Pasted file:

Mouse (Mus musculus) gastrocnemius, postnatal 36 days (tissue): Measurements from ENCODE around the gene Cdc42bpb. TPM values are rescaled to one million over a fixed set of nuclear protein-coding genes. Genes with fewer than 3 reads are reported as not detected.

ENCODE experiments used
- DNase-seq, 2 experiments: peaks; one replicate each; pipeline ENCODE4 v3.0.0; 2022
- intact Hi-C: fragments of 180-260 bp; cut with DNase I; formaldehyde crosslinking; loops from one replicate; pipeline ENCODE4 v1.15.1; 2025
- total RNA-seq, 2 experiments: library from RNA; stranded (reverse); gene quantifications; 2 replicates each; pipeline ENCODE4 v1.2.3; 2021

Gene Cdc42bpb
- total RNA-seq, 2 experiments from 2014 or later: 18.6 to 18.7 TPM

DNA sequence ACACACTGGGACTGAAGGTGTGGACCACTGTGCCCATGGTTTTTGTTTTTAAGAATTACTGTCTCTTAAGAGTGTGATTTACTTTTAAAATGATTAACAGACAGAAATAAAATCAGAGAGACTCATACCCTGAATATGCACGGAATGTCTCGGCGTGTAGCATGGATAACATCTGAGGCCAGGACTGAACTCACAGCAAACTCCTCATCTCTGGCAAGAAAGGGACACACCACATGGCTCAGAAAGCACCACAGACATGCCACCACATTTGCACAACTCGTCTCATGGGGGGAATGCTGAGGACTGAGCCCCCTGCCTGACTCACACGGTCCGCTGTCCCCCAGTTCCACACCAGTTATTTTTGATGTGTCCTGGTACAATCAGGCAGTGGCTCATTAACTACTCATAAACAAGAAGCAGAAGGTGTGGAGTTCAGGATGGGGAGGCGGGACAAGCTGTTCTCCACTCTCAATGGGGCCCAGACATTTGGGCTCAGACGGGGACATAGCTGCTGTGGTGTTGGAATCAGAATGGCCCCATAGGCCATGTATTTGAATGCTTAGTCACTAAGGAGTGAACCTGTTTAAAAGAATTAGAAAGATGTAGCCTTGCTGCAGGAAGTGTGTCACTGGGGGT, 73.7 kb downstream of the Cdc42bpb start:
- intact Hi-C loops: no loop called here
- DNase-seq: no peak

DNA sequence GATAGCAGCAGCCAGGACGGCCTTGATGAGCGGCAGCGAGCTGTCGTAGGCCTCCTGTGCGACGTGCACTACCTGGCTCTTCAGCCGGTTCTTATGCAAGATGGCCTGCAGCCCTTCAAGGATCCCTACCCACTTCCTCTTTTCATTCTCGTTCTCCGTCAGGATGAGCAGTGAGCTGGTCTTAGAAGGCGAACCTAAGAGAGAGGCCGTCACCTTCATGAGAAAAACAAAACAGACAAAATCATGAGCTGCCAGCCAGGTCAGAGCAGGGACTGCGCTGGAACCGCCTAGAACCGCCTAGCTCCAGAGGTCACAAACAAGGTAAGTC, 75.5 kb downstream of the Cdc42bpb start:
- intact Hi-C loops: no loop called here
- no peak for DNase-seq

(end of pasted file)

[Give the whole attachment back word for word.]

Mouse (Mus musculus) gastrocnemius, postnatal 36 days (tissue): Measurements from ENCODE around the gene Cdc42bpb. TPM values are rescaled to one million over a fixed set of nuclear protein-coding genes. Genes with fewer than 3 reads are reported as not detected.

ENCODE experiments used
- DNase-seq, 2 experiments: peaks; one replicate each; pipeline ENCODE4 v3.0.0; 2022
- intact Hi-C: fragments of 180-260 bp; cut with DNase I; formaldehyde crosslinking; loops from one replicate; pipeline ENCODE4 v1.15.1; 2025
- total RNA-seq, 2 experiments: library from RNA; stranded (reverse); gene quantifications; 2 replicates each; pipeline ENCODE4 v1.2.3; 2021

Gene Cdc42bpb
- total RNA-seq, 2 experiments from 2014 or later: 18.6 to 18.7 TPM

DNA sequence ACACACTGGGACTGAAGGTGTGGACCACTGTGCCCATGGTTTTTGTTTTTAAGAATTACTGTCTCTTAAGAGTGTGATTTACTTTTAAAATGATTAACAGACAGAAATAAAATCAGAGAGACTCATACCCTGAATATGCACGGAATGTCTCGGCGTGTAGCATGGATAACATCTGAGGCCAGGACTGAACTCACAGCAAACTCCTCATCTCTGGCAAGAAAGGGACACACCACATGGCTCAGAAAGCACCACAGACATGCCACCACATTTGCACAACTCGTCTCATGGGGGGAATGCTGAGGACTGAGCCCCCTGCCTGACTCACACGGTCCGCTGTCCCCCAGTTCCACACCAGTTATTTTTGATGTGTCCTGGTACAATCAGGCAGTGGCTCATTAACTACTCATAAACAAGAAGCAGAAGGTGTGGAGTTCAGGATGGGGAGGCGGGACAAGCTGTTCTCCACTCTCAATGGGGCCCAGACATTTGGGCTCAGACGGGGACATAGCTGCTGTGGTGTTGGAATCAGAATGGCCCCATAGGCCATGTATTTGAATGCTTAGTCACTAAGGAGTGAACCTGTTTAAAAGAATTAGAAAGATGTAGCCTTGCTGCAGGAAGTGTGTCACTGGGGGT, 73.7 kb downstream of the Cdc42bpb start:
- intact Hi-C loops: no loop called here
- DNase-seq: no peak

DNA sequence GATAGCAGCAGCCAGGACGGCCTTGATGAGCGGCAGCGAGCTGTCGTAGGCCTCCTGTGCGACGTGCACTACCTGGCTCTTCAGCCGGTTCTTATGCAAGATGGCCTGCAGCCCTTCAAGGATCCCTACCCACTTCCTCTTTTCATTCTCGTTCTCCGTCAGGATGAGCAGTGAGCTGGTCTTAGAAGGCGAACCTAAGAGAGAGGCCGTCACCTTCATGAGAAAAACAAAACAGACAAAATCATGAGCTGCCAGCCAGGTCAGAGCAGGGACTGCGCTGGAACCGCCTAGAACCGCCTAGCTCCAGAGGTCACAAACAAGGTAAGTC, 75.5 kb downstream of the Cdc42bpb start:
- intact Hi-C loops: no loop called here
- no peak for DNase-seq